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Bus to tiny home conversion

 
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I have a 40' bus, which we are converting to a tiny home. I purchased it partially converted. I'm a single mom, definitely not a carpenter, but thankfully have my dad and a few other brave volunteers. 🙂

My ultimate goal is solar power, off-grid, but it will be a work in progress for awhile. We are getting ready to level it, and do a pole barn type metal roof.

I have plans for a homemade composting toilet, stand-alone bathroom and kitchen sinks, (& hoping all those YouTube diy videos will pay off!! 🥴) and a freestanding shower, (round & tiny).
My primary reason for the added roof is the extra insulation and a gutter system for the water catchment system I plan on building. Any thoughts or advice in general are appreciated!

My primary question at this time, however, is this:  I'm currently planning on installing a stone floor in the front, living area where my tiny woodstove will be. What I'm wondering is, is there anything special that would need done before stone is laid on the plywood? I live in the Ozarks and we grow rocks profusely around here (😂), so finding enough thin, large stones shouldn't pose a problem for this small area, approximately 7 or 8 ft in length. Also, does anyone know of any reason this wouldn't be a good idea?

My other question is, I've studied earthen floors for almost 2 years now and absolutely love them, and have gotten to thinking on the possibility and feasibility of perhaps installing an earthen floor in this small space, instead.

Any advice from anyone more knowledgeable than me? The gentleman who began converting my bus laid plywood subflooring throughout. Does anyone have any ideas as to how the plywood could affect the earthen floor-creating process?

Thanks, and have a great rest of the week! 🙂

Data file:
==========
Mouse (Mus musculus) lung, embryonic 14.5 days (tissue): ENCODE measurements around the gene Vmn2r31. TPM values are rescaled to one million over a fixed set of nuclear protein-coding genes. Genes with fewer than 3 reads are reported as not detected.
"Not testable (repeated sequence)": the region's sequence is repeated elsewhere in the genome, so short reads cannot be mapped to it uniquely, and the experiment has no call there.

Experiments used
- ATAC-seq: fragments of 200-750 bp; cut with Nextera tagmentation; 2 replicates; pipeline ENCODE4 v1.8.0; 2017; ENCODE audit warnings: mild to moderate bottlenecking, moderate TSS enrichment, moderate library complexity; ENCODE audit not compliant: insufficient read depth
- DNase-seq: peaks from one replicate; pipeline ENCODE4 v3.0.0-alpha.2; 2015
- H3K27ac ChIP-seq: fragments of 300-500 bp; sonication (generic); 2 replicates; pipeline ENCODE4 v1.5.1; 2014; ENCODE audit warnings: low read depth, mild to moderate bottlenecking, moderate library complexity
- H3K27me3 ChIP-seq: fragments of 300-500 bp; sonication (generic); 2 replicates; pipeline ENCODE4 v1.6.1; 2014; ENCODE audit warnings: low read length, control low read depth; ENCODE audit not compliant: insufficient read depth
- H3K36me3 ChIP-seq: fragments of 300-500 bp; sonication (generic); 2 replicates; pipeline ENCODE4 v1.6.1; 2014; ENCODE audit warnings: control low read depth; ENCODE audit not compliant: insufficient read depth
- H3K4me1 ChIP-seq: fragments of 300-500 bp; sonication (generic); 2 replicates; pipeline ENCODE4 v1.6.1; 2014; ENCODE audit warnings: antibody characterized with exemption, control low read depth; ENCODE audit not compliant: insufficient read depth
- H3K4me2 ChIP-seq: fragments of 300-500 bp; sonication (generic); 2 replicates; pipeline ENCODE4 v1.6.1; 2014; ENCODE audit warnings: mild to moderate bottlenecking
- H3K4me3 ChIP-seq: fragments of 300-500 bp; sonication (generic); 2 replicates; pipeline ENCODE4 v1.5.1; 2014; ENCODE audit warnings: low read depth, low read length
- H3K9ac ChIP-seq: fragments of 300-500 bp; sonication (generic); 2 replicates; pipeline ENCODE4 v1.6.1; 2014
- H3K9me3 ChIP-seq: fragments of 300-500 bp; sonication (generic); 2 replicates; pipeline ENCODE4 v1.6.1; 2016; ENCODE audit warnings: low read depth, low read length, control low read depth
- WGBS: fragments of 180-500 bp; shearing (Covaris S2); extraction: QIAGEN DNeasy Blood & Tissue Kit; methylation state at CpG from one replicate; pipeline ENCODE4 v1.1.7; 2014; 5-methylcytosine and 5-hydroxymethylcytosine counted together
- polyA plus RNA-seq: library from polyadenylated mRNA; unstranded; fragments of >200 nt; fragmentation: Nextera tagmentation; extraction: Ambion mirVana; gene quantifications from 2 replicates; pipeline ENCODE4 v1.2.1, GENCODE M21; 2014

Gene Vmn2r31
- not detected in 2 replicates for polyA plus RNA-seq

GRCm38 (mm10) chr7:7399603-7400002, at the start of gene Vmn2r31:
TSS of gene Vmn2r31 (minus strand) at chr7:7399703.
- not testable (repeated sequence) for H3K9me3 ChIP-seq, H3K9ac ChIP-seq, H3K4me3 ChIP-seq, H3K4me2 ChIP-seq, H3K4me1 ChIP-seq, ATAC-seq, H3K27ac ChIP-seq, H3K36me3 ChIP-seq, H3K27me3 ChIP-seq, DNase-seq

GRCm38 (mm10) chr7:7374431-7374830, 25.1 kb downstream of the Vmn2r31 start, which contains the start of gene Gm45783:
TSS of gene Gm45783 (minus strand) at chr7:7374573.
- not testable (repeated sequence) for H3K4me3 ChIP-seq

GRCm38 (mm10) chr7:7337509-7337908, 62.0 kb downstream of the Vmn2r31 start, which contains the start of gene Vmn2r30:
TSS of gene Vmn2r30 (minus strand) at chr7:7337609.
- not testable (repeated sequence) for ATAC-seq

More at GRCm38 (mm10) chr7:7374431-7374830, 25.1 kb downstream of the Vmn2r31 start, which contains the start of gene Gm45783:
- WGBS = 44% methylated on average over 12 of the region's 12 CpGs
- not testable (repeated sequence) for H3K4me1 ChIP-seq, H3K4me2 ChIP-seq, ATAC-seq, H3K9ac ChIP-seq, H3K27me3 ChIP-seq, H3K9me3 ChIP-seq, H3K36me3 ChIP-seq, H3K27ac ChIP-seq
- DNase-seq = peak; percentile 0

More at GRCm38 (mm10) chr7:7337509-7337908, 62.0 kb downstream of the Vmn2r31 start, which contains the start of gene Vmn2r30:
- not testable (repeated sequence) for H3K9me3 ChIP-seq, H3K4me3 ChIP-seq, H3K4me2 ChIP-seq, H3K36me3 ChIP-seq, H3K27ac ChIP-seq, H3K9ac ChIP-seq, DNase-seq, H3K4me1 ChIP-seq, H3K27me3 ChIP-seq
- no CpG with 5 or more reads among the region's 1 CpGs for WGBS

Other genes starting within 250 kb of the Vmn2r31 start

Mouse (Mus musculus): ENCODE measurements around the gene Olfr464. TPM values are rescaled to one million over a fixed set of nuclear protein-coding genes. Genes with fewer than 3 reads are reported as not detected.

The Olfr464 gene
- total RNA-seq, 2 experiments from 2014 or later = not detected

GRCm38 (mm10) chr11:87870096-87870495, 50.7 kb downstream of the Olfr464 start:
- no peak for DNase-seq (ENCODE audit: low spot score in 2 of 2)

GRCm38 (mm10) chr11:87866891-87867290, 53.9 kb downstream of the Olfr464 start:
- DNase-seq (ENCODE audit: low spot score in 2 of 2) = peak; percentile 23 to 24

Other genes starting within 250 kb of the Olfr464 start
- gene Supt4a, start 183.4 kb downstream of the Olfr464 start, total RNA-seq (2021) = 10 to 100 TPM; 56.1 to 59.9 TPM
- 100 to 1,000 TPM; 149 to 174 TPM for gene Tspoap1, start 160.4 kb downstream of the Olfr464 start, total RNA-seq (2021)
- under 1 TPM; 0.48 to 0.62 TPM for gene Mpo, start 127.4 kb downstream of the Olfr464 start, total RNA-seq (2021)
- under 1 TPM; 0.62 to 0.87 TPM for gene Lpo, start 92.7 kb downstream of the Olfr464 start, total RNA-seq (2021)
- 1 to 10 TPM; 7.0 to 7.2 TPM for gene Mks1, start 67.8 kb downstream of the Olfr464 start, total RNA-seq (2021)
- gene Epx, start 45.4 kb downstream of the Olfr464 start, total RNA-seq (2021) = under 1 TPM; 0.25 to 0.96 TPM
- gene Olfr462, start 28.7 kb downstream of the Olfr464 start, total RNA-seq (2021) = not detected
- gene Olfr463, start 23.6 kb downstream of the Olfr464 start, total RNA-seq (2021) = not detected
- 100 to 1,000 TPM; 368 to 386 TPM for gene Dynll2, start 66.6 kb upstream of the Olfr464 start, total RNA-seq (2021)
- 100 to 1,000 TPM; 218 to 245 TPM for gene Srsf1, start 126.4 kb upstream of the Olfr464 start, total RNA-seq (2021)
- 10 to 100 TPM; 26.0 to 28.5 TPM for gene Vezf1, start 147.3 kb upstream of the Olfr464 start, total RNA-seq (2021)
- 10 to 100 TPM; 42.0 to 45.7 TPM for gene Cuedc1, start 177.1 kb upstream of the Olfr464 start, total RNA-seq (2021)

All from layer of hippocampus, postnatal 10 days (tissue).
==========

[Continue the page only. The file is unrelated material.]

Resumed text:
pollinator
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In my opinion fro experience and earthen will crack because there still may be movement under the earth.
As for protecting the floor from a fire, and air gap of aboiut 30mm minimum , plus a solid layer in non combustible material IE cement sheet is a minimum requirement.
 
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Hi,  I'm not sure of the weight bearing load of the bus floor. You may have to support the floor between the frame to make it strong enough to support the concrete pad, or earthen floor, for the stove.
 
Debra Rains
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I'm not a builder, so this question may sound stupid. How do you go about providing that tiny air gap?
Also, I believe we are supporting the frame in strategic areas with rr ties.
Thank y'all.
 
gardener
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There are several good "Skoolie" conversion sites online, with folks who have actually done conversions and have real experiences with those conversions.  Couple of quick questions: It sounds like you are not really going to be travelling?  My concern with heavy stone flooring additions is that if you are traveling and for some reason you are in a crash does that flooring become a reason for concern in flying debris.
 
John C Daley
pollinator